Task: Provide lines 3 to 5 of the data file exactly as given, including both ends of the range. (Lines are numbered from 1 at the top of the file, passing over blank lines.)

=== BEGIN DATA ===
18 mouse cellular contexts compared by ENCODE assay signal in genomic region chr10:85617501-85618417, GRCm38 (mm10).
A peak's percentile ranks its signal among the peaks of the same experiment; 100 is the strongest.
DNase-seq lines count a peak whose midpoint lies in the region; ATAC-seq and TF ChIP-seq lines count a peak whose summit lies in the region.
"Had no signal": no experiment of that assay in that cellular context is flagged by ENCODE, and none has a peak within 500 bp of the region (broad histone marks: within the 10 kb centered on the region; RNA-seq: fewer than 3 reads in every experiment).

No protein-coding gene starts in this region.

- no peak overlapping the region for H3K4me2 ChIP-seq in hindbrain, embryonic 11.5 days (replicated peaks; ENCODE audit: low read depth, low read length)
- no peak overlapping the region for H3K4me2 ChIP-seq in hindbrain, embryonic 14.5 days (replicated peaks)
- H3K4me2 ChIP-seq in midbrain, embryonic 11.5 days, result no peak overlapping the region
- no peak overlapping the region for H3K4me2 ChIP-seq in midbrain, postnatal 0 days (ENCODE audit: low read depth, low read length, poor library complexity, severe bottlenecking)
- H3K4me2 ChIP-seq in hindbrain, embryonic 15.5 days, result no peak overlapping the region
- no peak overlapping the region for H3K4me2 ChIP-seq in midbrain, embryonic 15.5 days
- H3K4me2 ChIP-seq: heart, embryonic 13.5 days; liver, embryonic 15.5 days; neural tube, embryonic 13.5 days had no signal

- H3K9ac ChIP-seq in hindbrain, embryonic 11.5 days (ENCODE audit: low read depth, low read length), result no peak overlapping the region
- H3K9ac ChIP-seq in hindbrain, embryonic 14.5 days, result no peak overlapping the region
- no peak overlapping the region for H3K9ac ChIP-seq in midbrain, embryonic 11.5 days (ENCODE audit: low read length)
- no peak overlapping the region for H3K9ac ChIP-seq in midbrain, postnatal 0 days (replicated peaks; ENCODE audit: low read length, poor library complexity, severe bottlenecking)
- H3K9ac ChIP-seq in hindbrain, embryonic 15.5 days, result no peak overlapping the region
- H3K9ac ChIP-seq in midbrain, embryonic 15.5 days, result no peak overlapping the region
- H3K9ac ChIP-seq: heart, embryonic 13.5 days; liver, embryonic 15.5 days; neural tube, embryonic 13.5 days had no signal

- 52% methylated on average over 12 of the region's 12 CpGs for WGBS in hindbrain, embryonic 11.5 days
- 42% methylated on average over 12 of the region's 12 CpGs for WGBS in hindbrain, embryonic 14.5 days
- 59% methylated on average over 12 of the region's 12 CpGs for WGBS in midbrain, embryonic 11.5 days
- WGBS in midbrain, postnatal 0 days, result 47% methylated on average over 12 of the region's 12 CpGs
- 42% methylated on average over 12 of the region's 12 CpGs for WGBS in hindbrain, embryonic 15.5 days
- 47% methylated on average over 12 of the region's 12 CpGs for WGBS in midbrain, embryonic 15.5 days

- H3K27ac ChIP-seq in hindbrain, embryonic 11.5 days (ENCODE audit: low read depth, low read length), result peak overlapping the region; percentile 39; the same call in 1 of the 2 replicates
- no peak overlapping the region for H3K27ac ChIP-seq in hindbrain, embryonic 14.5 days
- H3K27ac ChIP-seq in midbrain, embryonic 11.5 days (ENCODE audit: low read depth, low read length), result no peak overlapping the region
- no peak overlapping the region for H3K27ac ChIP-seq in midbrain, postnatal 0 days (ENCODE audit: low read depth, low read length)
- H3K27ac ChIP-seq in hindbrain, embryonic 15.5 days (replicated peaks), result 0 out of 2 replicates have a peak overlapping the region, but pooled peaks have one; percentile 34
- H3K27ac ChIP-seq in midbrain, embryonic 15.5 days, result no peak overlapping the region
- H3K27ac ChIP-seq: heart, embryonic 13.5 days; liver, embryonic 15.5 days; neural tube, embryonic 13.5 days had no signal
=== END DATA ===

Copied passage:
DNase-seq lines count a peak whose midpoint lies in the region; ATAC-seq and TF ChIP-seq lines count a peak whose summit lies in the region.
"Had no signal": no experiment of that assay in that cellular context is flagged by ENCODE, and none has a peak within 500 bp of the region (broad histone marks: within the 10 kb centered on the region; RNA-seq: fewer than 3 reads in every experiment).

No protein-coding gene starts in this region.